dividing breast cancer cells
Dividing breast cancer cell (illustration)

Image source: Adobe Stock/PRB_ARTS

News • Breakthrough against metastatic mammacarcinoma

New approach busts chemo resistance of TNBC breast cancer

A team of researchers at the Medical University of Vienna has discovered that dormant tumor cells surviving chemotherapy can be targeted through the inhibition of a specific protein called P-glycoprotein (P-gp).

This discovery opens up new possibilities for delaying relapse and is particularly relevant for aggressive triple-negative breast cancer (TNBC), for which there are currently few effective treatments. The findings, published in the journal Drug Resistance Updates, could represent a step forward in the treatment of this type of cancer. 

Triple-negative breast cancer is a particularly dangerous form of breast cancer. It is characterised by an early relapse and a poor survival rate. Until now, there have only been limited treatment options, and chemotherapy protocols are often not sufficiently effective. Therapy resistance, where cancer cells do not respond to conventional treatments, has long been a major problem. A research team at MedUni Vienna's Center for Cancer Research has now discovered why this happens and how it can be prevented.

The discovery that P-gp contributes to the removal of toxic lipids from rare surviving cancer cells represents a vulnerability that can be exploited to prevent relapse

Gergely Szakács

Certain cancer cells evade chemotherapy by entering a dormant cell state. Such cancer cells can persist undetected for several months or even years before they start to proliferate again to give rise to tumor relapse. Although cytotoxic agents are less effective against nondividing cells, drug tolerant persister cells must come up with additional protective measures to cope with the toxic effects of chemotherapy. Researchers led by Gergely Szakács at MedUni Vienna's Center for Cancer Research found that this partially happens through the activation of a protein called P-glycoprotein (P-gp), which helps to clean cells from secondary damage inflicted by chemotherapy. 

"P-gp has been well-known as a protein that can export chemotherapeutic drugs from the cells, but its role in protecting dormant cancer cells has not been proven. The discovery that P-gp contributes to the removal of toxic lipids from rare surviving cancer cells represents a vulnerability that can be exploited to prevent relapse. The good thing is that there are already drugs that can block this protein, so we were able to test our hypothesis." explains Gergely Szakács, the lead author of the study.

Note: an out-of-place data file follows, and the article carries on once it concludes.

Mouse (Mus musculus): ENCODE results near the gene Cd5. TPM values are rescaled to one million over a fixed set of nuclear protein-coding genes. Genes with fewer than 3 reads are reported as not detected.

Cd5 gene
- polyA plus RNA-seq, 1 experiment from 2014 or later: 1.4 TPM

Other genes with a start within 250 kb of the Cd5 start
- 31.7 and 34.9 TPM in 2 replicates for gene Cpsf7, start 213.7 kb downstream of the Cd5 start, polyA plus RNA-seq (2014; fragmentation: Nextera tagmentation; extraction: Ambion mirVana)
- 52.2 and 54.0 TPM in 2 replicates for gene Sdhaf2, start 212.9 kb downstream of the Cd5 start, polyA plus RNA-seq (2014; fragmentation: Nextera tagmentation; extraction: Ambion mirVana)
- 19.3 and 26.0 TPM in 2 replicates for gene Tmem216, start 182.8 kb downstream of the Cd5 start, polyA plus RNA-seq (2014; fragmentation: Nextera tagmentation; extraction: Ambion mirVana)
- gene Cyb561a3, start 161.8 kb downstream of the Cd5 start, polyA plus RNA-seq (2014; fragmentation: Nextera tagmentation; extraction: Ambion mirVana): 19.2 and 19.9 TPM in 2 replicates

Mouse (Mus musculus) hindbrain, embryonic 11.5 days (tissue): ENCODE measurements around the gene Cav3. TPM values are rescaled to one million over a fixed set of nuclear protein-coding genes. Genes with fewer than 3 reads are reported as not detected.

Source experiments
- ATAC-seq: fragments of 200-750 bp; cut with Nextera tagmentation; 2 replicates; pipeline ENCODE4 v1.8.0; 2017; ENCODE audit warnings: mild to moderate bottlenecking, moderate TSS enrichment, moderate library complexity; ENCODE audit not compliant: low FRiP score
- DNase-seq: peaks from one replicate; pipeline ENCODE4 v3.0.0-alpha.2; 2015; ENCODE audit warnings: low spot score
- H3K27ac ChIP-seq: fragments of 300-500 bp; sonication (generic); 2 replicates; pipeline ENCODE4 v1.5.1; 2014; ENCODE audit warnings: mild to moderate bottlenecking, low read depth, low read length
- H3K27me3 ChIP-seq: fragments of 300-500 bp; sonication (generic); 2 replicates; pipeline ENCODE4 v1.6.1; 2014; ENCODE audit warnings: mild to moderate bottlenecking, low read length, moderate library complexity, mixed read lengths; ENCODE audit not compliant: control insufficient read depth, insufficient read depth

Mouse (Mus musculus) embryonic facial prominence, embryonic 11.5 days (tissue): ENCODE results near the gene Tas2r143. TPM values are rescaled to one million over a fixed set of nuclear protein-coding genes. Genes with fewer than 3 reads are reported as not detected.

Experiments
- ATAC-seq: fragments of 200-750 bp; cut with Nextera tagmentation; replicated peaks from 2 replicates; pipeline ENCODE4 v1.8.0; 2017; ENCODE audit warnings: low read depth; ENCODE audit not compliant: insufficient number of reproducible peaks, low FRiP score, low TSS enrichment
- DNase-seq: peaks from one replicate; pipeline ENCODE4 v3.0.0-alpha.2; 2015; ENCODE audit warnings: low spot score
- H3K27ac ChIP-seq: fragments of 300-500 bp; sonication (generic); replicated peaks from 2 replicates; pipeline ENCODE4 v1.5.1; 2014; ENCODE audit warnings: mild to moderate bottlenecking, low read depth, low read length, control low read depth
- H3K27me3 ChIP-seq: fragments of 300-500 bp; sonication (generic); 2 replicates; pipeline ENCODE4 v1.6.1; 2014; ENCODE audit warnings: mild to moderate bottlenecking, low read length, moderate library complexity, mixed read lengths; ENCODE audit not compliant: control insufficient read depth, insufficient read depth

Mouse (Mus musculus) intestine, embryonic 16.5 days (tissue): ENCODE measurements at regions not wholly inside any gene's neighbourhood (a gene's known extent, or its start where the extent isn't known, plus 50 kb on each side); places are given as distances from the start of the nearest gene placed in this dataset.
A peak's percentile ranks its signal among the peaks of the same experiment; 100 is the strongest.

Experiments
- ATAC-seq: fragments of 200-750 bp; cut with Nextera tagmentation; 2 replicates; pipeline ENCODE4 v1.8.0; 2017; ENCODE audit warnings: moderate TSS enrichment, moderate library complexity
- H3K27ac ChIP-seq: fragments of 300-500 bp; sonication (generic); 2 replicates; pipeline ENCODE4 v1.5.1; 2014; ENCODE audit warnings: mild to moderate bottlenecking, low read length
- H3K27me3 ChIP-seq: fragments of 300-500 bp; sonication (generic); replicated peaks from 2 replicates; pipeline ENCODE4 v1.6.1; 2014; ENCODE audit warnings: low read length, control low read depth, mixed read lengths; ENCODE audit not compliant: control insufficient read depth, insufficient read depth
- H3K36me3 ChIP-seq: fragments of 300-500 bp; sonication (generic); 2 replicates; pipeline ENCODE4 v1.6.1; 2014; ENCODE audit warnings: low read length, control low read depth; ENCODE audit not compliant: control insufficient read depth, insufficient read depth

In a mouse model of triple-negative breast cancer, prolonged inhibition of P-gp prior to the onset of resistance with a drug called tariquidar significantly prolonged the survival of mice, indicating that the critical population of drug-tolerant cancer cells can be targeted by blocking P-glycoprotein. These results could mean that patients with triple-negative breast cancer have a better chance of being cured in the future. Researchers are now working to translate these findings into clinical practice to better treat patients. 

Source: Medcal University of Vienna


Read all latest stories

Related articles


News • Research on biomechanics

Tumour 'softness' can drive aggressiveness of breast cancer

Researchers have discovered how the mechanical properties of tumours - their softness, for example - can prime cancer cells to better survive their spread to other organs.


News • Research on lymph node infiltration

Metastasis: Understanding breast cancer’s "Trojan horse"

Researchers have unveiled a key mechanism of breast cancer cells to infiltrate lymph nodes. The discovery may lead to new metastasis-blocking treatments and improve patients’ lives.


News • Making tumours susceptible to chemo

Breast cancer: target protein may hold key to therapy success

A rare variant of a protein present in nearly all human cells may hold the key to improving the effectiveness of breast cancer treatment, according to University of Manchester research.  

Related products

Subscribe to Newsletter